What is Saccharin?

Curious about saccharin? You’re not alone. Conflicting information about low- and no-calorie sweeteners seems to be reaching new heights, so we’ve searched high and low for the facts. Here’s the lowdown on saccharin.

What is saccharin?

Saccharin is the original zero-calorie sweetener, with roots dating back to the 19th century. It was discovered in the 1870s by Constantine Fahlberg, a researcher at Johns Hopkins University in Baltimore, Maryland. Saccharin has been used to sweeten foods and beverages since 1900. Today, saccharin is used as a tabletop sweetener by brand names such as Equal® Saccharin, Sugar Twin,® and Sweet’N Low®.

How is saccharin different from sugar?

Both saccharin and sugar provide sweet taste. However, saccharin is 200–700 times sweeter than sugar, so only a tiny amount is needed to provide the same level of sweetness as sugar. In addition, saccharin is calorie-free, while sugar provides four calories per gram. When we consume sugar, our body breaks it down into glucose and fructose, uses what it needs for energy, and stores the rest in various forms for future use. In contrast, when we consume saccharin, our bodies don’t break it down or use it for energy. Instead, saccharin passes through the body unchanged, providing no calories in the process.

Is saccharin safe?

Yes, saccharin is safe to consume. It’s one of eight low and no-calorie sweeteners permitted by the U.S. Food and Drug Administration (FDA) for use in the U.S. food supply.

In addition to the FDA, leading global health authorities such as the European Commission’s Scientific Committee on Food (SCF, now known as the European Food Safety Authority) and the Joint FAO/WHO Expert Committee on Food Additives (JECFA) have concluded that saccharin is safe for human consumption. The safety of saccharin has also been confirmed by Japan’s Ministry of Health, Labour and Welfare; Food Standards Australia New Zealand; and Health Canada. Based on the conclusions of worldwide government and health organizations, saccharin is permitted for use in more than 100 countries.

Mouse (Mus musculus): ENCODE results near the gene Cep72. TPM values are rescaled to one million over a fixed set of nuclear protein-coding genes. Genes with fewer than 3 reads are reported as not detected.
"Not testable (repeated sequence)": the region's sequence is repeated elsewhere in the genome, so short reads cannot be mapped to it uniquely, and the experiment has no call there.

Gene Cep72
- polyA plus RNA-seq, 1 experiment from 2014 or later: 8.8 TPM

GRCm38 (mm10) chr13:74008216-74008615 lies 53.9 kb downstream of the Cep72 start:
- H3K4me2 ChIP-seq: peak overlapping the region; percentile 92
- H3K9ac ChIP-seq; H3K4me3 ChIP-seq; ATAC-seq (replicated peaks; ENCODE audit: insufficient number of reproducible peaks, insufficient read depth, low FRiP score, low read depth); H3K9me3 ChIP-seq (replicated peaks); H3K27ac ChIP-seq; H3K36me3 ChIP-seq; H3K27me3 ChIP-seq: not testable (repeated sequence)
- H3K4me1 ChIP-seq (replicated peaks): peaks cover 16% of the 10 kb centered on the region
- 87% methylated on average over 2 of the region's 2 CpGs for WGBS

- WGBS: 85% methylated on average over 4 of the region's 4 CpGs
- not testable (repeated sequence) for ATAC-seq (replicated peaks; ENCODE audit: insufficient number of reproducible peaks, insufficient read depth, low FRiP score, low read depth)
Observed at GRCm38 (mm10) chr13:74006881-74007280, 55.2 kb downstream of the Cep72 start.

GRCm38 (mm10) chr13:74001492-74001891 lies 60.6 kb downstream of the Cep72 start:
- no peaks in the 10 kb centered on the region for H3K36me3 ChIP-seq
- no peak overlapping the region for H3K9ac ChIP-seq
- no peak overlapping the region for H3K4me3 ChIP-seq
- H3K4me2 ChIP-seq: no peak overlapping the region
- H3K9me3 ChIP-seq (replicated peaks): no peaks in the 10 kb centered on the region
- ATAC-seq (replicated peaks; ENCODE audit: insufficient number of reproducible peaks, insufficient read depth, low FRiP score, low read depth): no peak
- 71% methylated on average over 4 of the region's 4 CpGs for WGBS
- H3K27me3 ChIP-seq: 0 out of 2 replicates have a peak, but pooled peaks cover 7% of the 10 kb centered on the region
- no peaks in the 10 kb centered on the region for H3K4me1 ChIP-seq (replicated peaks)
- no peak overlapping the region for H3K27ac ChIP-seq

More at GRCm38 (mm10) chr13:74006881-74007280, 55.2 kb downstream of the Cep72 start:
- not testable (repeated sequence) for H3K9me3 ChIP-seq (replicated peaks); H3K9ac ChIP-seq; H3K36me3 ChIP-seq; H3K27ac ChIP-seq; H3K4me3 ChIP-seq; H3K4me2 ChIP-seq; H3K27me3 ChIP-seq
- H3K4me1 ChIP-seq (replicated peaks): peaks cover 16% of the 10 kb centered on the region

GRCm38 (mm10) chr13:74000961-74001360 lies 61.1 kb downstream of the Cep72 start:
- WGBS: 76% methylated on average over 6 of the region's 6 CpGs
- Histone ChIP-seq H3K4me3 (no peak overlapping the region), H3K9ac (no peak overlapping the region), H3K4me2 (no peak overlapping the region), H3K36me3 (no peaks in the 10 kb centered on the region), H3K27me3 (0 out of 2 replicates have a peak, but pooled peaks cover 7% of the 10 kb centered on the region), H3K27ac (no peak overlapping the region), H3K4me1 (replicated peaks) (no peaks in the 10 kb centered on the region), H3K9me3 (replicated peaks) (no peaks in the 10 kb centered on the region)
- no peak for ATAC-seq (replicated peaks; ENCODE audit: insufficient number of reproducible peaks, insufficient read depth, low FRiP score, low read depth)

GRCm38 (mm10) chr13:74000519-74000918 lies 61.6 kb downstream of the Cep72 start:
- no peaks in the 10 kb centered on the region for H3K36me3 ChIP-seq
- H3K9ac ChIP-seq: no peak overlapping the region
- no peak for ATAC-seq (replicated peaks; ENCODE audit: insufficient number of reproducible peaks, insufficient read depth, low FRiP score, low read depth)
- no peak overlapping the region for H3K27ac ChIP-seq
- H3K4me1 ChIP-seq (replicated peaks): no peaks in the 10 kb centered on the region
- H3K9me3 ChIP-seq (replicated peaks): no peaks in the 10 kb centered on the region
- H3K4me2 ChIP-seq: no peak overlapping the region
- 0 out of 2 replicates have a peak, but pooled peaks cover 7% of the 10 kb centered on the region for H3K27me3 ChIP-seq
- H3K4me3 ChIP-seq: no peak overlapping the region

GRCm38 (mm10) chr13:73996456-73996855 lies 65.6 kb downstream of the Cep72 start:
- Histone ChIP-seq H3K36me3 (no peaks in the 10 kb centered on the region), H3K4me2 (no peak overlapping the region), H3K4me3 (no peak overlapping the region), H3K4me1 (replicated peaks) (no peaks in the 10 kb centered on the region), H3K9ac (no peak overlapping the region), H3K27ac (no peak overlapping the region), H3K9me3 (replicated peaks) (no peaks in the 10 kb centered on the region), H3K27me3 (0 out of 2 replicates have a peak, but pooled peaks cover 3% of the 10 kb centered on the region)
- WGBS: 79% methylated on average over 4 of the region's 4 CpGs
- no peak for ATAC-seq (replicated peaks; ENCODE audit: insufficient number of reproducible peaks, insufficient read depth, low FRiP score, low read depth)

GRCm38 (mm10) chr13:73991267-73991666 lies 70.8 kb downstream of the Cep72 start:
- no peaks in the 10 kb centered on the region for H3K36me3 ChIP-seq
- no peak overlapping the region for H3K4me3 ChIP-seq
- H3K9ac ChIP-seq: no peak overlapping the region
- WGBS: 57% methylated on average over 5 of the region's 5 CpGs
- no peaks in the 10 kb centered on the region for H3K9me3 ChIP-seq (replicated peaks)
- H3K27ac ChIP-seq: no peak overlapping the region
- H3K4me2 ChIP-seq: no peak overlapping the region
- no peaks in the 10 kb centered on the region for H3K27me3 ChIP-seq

Many of these approvals of saccharin came after concerns were raised in the 1970s about the safety of consuming saccharin. Initial studies at the time suggested that saccharin was linked to bladder cancer in male rats and might similarly affect humans. Through subsequent research, however, it was determined that saccharin does not cause cancer in humans, because the biological mechanisms responsible for the development of cancer from saccharin consumption are specific to rats and do not apply to human bodies.

For more information about research on cancer and the consumption of low- and no-calorie sweeteners like saccharin, visit the American Cancer Society and the National Cancer Institute.

Did you know?

Did you know that there is a purpose behind the different colors of common tabletop sweeteners? For those in the know, differently colored packets make it easier to quickly identify and choose your preferred type of sweetener. You may be most familiar with the color of sugar packets: White packets contain table sugar, and brown packets contain raw sugar. But low- and no-calorie sweetener packets have a consistent color code as well: Pink packets contain saccharin, blue packets contain aspartame, green packets contain stevia sweeteners, and yellow packets contain sucralose.

What’s the bottom line on saccharin?

A healthy eating pattern emphasizes mindfulness about portion sizes and the consumption of a variety of foods and beverages. Saccharin is not required in a healthy eating pattern, but it’s a safe option for those looking to reduce their consumption of calories from added sugars without having to sacrifice sweetness.